There are two potential issues with the size of your data: achieving statistical significance and finding a practically significant result.
In this particular case, statistical significance means showing that correlation you see between size and population is larger than might be expected by chance alone. If these two variables are strongly correlated, an appropriate test might be able to reject the null hypothesis ($\rho = 0$). If the relationship is weaker, however, you may need a larger sample size to detect it. Regardless, I'd ignore the $n>30$ bit; this is a rough heuristic for when one can assume a sample is normally distributed, but it's neither a particularly good rule in general or applicable to this particular situation. Instead, I'd consider performing a power calculation to determine how many samples you need, based on how big of a correlation you need to be able to detect (presumably a correlation of 0.00001 is essentially uninteresting, but something like 0.25 might be)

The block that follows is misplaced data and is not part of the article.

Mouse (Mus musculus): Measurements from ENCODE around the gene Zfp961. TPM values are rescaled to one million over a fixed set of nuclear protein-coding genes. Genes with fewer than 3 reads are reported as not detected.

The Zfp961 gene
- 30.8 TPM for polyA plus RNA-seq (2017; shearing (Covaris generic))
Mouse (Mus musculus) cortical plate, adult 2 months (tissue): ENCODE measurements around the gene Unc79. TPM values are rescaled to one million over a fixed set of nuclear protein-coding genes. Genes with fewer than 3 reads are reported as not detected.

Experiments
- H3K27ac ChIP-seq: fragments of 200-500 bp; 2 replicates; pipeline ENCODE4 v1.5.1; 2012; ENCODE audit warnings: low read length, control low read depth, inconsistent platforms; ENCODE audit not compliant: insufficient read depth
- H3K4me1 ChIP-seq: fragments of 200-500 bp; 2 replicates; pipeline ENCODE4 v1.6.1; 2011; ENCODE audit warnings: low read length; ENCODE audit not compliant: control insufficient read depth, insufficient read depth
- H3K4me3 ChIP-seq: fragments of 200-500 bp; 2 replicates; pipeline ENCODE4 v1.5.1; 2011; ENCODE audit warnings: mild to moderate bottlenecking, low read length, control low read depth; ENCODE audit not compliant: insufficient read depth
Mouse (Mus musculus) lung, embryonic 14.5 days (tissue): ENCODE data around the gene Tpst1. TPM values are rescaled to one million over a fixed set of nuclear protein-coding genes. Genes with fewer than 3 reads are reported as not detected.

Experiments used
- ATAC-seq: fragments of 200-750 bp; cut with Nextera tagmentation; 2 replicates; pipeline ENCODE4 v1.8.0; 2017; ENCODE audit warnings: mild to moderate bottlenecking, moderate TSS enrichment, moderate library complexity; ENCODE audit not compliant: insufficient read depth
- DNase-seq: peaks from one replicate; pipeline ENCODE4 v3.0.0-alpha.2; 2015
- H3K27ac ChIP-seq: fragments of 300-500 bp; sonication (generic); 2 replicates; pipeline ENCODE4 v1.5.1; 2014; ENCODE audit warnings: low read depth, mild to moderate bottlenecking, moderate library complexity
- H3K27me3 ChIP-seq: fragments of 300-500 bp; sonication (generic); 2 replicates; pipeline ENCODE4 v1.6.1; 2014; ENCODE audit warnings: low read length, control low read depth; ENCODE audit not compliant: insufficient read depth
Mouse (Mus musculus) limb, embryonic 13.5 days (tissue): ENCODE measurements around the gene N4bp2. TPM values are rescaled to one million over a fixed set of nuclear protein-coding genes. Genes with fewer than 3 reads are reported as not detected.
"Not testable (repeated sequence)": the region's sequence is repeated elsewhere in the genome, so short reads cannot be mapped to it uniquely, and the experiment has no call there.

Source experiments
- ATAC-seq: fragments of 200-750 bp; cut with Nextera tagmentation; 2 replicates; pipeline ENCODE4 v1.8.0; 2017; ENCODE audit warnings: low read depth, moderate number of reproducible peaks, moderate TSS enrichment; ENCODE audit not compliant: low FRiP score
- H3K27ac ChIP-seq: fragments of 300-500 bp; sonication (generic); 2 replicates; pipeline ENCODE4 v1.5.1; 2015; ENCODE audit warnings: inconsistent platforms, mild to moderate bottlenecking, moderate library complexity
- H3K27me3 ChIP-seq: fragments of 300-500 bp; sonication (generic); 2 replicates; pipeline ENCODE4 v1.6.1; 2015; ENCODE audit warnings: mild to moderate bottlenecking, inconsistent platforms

As for practical significance...your eventual goal is to use these data to convince someone of something. This might be difficult using data from six cities measured at six time points. If I were interested in demographics generally, I might be worried that there is something unrepresentative about the data from these six cities and that the correlation coefficient from your sample might not provide much information about other situations. Similar concerns would exist about having only six time points. On the other hand, if there is something special about these six towns--perhaps you're advising the mayor of a 7th nearby town--then this might be all the data you need, assuming it's enough demonstrate the effect.